Rema falls under the bolder artiste. With times changing and music evolving, artists are under pressure to adapt, though it’s not necessarily compulsory, it’s worked for some acts, it hasn’t for others. In the heat of it all, some artists have altered their style to reach everyone irrespective of their music morals.
His galactic, career-shifting Afro-pop songs have made him his genre’s biggest superstar. If you thought the success of “Calm Down” and the debut album was all he had in his Afro-bag, you are in for a ride. Besides the song being the most successful and biggest Afrobeats song of all time, he would go on to perform at the NBA All-Stars, feature in Jordan’s Jumpman advert, collaborate with Ice Spice, and perform with her on SNL. His performance at the just-ended Ballon d’Or ceremony in France also capped a proper rollout for Ravage.
The whole concept of bending sounds has been Rema’s forte, and with his right-hand producer London, next to him, the difficulty it comes with simmers down a bit. Ravage explores new directions of Afrorave in modern composition. “Trouble Maker,” the momentous opener of the EP, is simmering and righteous. Produced by Blaisebeatz and London, Rema shares his villain arc with his listeners. He knows he is a troublemaker, and he has reasons to be. The Log drums and violin strings do justice to the direct lyrics Rema spits on this song, making him sound compassionate.
Though “DND” occasionally depends on tempo and density curated by P.Priime, it’s extremely loud at all volumes thanks to the thumping drums. His writing here is resilient, he is full of rage and courage in his lyrics, giving us a club anthem and a confidence-boosting jam at the same time. But Rema is not just a troublemaker, on “Smooth Criminal”, he puts on the armband suit and channels his inner MJ, gliding on a wave by P.Priime and London.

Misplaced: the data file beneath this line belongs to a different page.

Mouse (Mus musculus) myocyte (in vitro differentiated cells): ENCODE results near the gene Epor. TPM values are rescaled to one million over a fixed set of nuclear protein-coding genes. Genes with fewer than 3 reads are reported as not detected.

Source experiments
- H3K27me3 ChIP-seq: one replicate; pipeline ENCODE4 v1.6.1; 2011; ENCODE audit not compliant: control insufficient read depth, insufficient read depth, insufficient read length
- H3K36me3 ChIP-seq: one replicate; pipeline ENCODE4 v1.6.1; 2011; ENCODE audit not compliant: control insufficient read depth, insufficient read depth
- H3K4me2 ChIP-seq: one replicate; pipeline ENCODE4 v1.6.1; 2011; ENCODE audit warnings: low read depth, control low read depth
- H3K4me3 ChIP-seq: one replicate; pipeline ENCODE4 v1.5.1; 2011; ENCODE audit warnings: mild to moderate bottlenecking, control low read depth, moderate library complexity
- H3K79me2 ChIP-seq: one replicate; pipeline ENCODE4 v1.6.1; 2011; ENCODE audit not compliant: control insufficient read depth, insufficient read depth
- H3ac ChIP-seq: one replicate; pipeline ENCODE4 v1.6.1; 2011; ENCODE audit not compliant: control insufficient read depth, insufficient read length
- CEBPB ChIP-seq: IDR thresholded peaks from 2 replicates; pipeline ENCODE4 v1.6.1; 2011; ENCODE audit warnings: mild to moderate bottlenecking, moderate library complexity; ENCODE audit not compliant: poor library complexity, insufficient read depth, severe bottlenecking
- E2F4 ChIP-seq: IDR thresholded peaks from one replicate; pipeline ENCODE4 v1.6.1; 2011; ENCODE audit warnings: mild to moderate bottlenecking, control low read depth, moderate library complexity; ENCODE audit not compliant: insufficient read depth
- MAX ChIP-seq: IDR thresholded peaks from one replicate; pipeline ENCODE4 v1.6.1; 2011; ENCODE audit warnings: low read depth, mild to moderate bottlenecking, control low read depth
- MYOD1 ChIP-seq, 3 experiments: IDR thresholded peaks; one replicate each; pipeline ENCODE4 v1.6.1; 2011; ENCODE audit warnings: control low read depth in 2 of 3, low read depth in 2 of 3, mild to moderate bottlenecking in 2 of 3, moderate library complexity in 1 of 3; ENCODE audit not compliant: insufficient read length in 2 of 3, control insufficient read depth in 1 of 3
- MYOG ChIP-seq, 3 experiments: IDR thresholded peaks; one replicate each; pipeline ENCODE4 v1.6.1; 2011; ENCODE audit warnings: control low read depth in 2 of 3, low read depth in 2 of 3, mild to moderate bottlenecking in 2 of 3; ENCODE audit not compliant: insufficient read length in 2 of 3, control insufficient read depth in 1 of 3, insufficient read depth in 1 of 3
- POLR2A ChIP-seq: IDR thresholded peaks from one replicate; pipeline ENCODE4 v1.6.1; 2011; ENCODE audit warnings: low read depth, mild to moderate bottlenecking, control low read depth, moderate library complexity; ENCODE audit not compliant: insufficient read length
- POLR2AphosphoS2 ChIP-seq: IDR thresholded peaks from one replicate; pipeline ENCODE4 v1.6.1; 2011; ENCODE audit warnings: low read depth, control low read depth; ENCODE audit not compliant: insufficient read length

P. Priime’s presence on Ravage maintains his style of sparkling Afro tunes. From exotic strings, moody piano chords, and patterned log drums, with London in the same room adding his potions, you’d get well-cooked records. “Don’t Leave” is the smoothest song on this project, it glows continuously in the light of soft-focus vocals and production, sinking into a morass of melodies that reverberate across three minutes. Rema caps the EP off with his signature sound, tapping into the whine-wasting edginess that follows up with Indian culture and his trademark ad-libs, one of his favorite modes that has produced bangers since 2019.
Ravage is a testament to Rema’s tendency for Rave culture and it peaks here, from a fitting cover art that depicts a skeletal version of him riding a horse on fire to songs that compliment his artistry, Jordan’s new ambassador is here to stay and lead the Afro-Rave moment.
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